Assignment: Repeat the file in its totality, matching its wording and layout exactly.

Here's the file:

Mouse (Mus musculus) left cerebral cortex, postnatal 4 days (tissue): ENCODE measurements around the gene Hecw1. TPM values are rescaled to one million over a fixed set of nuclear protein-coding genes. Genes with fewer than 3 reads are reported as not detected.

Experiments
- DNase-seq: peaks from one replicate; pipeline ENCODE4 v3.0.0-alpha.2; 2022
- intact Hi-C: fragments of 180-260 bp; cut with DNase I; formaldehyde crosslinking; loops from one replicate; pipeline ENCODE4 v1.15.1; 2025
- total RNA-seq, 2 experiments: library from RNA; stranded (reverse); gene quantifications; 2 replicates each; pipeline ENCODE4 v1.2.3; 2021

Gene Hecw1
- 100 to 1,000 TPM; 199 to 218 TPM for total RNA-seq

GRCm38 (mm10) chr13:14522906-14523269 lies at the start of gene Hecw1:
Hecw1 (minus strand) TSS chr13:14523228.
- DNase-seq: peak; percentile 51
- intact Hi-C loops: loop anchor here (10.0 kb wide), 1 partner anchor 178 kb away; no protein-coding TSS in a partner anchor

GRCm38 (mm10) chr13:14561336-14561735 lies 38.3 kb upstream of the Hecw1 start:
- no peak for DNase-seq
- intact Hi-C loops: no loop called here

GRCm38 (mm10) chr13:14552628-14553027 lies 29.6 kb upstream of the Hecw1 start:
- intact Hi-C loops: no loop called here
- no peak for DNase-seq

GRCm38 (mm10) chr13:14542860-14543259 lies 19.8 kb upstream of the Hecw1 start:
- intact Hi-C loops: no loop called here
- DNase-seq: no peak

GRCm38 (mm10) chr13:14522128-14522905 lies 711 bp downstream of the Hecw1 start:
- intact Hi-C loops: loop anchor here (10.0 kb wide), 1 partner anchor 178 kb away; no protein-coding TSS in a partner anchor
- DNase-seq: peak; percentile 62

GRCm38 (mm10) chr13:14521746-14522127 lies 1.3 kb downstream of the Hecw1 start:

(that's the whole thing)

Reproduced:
Mouse (Mus musculus) left cerebral cortex, postnatal 4 days (tissue): ENCODE measurements around the gene Hecw1. TPM values are rescaled to one million over a fixed set of nuclear protein-coding genes. Genes with fewer than 3 reads are reported as not detected.

Experiments
- DNase-seq: peaks from one replicate; pipeline ENCODE4 v3.0.0-alpha.2; 2022
- intact Hi-C: fragments of 180-260 bp; cut with DNase I; formaldehyde crosslinking; loops from one replicate; pipeline ENCODE4 v1.15.1; 2025
- total RNA-seq, 2 experiments: library from RNA; stranded (reverse); gene quantifications; 2 replicates each; pipeline ENCODE4 v1.2.3; 2021

Gene Hecw1
- 100 to 1,000 TPM; 199 to 218 TPM for total RNA-seq

GRCm38 (mm10) chr13:14522906-14523269 lies at the start of gene Hecw1:
Hecw1 (minus strand) TSS chr13:14523228.
- DNase-seq: peak; percentile 51
- intact Hi-C loops: loop anchor here (10.0 kb wide), 1 partner anchor 178 kb away; no protein-coding TSS in a partner anchor

GRCm38 (mm10) chr13:14561336-14561735 lies 38.3 kb upstream of the Hecw1 start:
- no peak for DNase-seq
- intact Hi-C loops: no loop called here

GRCm38 (mm10) chr13:14552628-14553027 lies 29.6 kb upstream of the Hecw1 start:
- intact Hi-C loops: no loop called here
- no peak for DNase-seq

GRCm38 (mm10) chr13:14542860-14543259 lies 19.8 kb upstream of the Hecw1 start:
- intact Hi-C loops: no loop called here
- DNase-seq: no peak

GRCm38 (mm10) chr13:14522128-14522905 lies 711 bp downstream of the Hecw1 start:
- intact Hi-C loops: loop anchor here (10.0 kb wide), 1 partner anchor 178 kb away; no protein-coding TSS in a partner anchor
- DNase-seq: peak; percentile 62

GRCm38 (mm10) chr13:14521746-14522127 lies 1.3 kb downstream of the Hecw1 start: